Archive for the 'atonement' Category


One of the terms that is frequently used among believers is “forgiveness”. Basically, most believers are aware that each person can receive the forgiveness of his sins, through the death and resurrection of Jesus.

Another term, which is also used fairly often, is “atonement”. Most believers have heard that term as well – however, many people think that atonement is exactly the same thing as forgiveness. In other words, many people believe that the terms “forgiveness” and “atonement” are synonyms.

Of course, there are some similarities between those two terms in Scripture. In particular, both forgiveness and atonement have to do with sin – i.e., they both deal with sins that people have committed. However, that does not necessarily indicate that the meanings of those two terms are identical.


One of the terms that is often mentioned in Christian churches is grace. In particular, that term is often used in the context of salvation. Most churches tend to define grace as “unmerited kindness”, or “unmerited favor” – and by that, they mean that Christians have not earned salvation. That is, since we are all sinners, we do not “merit” salvation – and as a result, we are all dependent upon God’s grace to be saved.

Of course, it is certainly true that none of us “deserve” salvation, due to our sins. That, in turn, means that we are all dependent on grace for salvation. Here is one of the most well-known Scriptural passages, which confirms that concept:


One item that is familiar to many Christians is the concept of “the book of life”. It is rather interesting that the book of life is so well known; given that there are very few references in Scripture to it. In fact, in most English translations, the phrase “book of life” only occurs eight times Scripture – one occurrence in Psalms, one in Philippians, and six in Revelation.

The book of life is essentially a metaphor, which refers to the people who will be saved. For example, consider the following passage:

Revelation 20:14-15 (ESV):

Why did Jesus die?  Although a skeptic might argue Jesus was simply in the wrong place at the wrong time when he angered the wrong people, those of us who believe in Jesus’ resurrection cannot let ourselves off the hook so easily.  If God’s resurrection proves that Jesus was His anointed one—the Messiah—then, of course, God could have intervened to prevent Jesus’ torturous and bloody demise, but He didn’t.  Peter put it this way in the first public statement about Jesus’ death, “This man, delivered over by the predetermined plan and foreknowledge of God, you nailed to a cross by the hands of godless men” (Acts 2:23).  Thus, Jesus’ crucifixion was God’s plan all along.  Why?  God must have had some purpose—an immensely important one—to allow His Son to suffer so greatly at the hands of his enemies.  One’s answer to this question is their theory of “atonement.”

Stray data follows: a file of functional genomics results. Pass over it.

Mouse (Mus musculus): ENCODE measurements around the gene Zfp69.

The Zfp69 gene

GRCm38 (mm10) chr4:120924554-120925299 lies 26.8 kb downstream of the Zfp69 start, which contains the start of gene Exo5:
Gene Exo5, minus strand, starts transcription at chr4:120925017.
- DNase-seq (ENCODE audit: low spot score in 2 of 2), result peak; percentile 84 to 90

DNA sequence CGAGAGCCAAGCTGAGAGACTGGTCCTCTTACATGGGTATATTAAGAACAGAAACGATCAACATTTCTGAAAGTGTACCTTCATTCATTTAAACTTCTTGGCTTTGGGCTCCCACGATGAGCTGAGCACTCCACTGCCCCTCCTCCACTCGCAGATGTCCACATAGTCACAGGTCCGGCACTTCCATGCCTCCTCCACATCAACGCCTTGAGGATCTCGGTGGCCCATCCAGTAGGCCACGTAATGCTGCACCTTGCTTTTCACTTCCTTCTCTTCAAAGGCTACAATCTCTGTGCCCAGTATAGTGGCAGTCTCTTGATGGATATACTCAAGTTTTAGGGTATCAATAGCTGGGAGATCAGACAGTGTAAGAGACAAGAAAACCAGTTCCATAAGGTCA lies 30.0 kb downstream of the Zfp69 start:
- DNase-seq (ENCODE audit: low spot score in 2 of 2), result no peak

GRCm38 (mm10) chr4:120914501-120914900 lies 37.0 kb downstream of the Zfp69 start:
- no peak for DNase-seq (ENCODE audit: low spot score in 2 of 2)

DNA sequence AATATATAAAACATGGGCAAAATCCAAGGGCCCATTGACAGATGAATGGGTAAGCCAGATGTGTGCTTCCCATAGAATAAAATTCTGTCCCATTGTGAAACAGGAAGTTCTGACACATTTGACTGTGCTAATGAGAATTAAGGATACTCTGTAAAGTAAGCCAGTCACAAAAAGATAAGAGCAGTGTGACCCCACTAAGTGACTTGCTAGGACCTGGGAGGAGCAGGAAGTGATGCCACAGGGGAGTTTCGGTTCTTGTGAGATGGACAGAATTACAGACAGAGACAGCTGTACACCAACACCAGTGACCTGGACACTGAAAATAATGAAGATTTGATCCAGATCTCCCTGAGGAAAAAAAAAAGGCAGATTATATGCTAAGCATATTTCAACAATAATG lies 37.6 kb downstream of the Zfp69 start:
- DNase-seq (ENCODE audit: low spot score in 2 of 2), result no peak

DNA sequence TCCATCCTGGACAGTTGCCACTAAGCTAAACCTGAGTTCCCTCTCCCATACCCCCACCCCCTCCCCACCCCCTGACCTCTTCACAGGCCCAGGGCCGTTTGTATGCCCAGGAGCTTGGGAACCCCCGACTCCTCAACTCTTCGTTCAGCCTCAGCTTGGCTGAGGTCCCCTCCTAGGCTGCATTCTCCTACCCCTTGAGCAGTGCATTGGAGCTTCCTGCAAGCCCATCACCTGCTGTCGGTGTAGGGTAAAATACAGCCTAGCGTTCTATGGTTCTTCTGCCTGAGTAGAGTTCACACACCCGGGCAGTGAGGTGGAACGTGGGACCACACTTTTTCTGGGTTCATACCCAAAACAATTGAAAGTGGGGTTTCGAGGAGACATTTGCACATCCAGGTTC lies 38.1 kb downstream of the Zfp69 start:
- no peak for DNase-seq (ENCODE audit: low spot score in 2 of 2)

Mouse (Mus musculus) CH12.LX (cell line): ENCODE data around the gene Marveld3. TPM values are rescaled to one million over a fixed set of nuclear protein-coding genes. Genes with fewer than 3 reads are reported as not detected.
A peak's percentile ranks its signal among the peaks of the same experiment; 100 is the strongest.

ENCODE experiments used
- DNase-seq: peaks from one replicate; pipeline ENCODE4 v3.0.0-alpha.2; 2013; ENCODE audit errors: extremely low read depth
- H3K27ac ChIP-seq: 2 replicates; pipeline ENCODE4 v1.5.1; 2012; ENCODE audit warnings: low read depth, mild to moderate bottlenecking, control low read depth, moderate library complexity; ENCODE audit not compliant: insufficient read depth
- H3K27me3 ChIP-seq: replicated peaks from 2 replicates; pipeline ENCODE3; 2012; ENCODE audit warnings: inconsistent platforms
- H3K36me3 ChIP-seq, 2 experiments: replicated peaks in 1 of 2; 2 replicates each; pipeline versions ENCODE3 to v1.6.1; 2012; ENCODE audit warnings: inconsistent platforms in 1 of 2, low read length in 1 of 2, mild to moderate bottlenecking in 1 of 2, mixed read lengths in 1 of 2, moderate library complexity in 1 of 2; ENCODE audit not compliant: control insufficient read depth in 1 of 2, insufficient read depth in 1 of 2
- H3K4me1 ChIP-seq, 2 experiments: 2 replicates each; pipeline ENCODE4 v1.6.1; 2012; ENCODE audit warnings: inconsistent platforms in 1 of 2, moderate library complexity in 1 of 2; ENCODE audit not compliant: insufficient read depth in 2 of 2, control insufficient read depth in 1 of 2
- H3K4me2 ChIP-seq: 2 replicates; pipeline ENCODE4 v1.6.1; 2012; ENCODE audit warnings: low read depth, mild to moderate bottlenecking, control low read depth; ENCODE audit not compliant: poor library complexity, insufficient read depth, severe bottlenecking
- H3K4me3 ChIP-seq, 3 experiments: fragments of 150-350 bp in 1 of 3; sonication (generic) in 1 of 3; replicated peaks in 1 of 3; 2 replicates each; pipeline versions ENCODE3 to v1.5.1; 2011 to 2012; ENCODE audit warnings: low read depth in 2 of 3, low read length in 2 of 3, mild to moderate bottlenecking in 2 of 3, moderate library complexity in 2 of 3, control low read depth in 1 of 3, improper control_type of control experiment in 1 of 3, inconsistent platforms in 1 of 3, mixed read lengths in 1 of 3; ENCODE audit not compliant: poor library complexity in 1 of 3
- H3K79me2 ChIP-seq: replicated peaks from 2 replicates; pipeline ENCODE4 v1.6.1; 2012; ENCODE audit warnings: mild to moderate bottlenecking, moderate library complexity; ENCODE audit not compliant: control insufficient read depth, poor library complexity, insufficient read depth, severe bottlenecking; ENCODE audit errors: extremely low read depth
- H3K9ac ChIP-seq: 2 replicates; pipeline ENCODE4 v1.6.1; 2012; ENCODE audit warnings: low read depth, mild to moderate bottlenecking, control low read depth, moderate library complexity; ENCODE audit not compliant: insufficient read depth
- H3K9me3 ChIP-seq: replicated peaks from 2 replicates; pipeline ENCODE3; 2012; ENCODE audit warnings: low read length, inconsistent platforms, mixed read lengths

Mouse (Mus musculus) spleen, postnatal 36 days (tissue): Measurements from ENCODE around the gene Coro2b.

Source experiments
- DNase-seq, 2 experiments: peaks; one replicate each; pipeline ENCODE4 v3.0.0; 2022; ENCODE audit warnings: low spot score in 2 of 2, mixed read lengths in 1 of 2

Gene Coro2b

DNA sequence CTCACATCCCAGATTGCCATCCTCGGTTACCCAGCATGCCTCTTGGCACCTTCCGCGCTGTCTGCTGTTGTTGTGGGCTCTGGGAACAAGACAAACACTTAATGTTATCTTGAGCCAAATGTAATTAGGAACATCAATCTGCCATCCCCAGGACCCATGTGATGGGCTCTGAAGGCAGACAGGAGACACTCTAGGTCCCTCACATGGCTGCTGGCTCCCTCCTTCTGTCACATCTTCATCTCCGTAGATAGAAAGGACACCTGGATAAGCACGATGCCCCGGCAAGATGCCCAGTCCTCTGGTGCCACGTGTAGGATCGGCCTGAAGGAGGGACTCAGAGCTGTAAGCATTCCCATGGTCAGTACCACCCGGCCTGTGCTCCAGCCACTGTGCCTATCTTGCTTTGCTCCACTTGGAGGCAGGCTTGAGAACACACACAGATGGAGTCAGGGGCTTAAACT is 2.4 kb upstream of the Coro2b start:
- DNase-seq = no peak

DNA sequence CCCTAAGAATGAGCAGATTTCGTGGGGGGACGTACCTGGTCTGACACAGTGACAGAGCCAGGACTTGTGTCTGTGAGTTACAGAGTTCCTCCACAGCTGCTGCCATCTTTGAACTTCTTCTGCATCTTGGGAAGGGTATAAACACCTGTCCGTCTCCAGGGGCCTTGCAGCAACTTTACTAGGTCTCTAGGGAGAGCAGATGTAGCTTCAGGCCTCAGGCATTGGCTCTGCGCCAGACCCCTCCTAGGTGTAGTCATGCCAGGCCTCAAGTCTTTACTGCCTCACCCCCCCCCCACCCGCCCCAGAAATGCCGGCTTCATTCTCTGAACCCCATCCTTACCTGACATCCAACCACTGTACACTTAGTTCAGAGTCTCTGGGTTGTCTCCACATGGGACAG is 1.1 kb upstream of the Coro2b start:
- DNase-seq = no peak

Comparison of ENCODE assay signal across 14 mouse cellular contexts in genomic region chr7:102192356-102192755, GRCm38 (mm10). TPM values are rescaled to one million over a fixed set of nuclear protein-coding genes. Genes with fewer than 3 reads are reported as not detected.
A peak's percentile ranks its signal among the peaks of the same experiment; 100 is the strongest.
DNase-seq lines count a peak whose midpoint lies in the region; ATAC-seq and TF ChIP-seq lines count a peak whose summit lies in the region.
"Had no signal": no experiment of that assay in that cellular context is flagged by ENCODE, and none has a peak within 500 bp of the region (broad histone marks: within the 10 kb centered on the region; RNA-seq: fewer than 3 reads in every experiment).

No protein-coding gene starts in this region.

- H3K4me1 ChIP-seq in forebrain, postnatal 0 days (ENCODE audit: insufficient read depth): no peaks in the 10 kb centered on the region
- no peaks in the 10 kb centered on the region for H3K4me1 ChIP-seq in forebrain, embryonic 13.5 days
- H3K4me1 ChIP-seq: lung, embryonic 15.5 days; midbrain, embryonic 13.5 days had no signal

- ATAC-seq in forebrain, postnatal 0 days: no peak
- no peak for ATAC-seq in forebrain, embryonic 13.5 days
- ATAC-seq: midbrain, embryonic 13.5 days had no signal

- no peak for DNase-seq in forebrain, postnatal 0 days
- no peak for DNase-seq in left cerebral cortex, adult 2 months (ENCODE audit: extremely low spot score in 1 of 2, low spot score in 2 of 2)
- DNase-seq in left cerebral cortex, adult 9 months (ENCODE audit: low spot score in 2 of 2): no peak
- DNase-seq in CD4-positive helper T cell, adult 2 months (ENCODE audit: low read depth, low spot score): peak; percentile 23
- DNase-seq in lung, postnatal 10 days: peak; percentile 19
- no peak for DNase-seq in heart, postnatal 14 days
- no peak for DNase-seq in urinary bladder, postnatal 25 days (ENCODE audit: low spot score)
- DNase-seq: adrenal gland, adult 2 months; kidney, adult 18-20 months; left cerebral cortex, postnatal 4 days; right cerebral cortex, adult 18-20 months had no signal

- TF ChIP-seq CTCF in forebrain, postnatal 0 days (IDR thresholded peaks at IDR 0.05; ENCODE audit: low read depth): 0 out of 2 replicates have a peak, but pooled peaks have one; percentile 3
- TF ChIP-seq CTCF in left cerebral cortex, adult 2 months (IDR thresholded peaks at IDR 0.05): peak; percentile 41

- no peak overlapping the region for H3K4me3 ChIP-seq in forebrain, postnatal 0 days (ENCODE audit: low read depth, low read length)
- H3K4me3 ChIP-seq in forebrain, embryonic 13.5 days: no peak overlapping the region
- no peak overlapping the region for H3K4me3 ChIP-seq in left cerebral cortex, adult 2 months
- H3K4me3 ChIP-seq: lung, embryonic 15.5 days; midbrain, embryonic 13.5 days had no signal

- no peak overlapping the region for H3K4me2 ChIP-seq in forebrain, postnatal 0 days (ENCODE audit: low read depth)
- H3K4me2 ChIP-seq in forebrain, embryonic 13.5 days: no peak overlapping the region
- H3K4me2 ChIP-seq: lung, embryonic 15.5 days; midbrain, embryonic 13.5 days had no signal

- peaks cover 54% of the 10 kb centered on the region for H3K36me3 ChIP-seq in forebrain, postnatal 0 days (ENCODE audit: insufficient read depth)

Presented by John Obelenus at the One God Conference, Seattle WA June 1st 2008, commentary by Sean Finnegan. Click here to listen.

John seeks to deal with two major issues related to Jesus’ death for our sins: (1) the notion that God identifies with us through the incarnation and atonement (2) a flawed understanding of penal substitution.

Click here to listen to Jesus and Atonement delivered by John Obelenus, Apr 28th 2008, Atlanta Georgia. Commentary by Sean Finnegan.

John’s big idea is summarized in this statement, “We must make sense of Jesus’ crucifixion in light of his ministry, and his ministry in light of his crucifixion.”

    His outline followed these points

  1. Jesus’ ministry defined by Isaiah
  2. Substitution from Isaiah
  3. Jesus’ actions as substitution
  4. Jesus’ claims about power in light of atonement
  5. Jesus’ authority challenge leads to trial
  6. Crucifixion as substitution
  7. Resurrection
  8. Conclusion

Jesus’ self understanding of his ministry is founded upon Isaiah 61 (as reflected both in his first sermon (Lk 4) and in his response to John the Baptist’s inquiry (Mt 11).

Thought this was creative.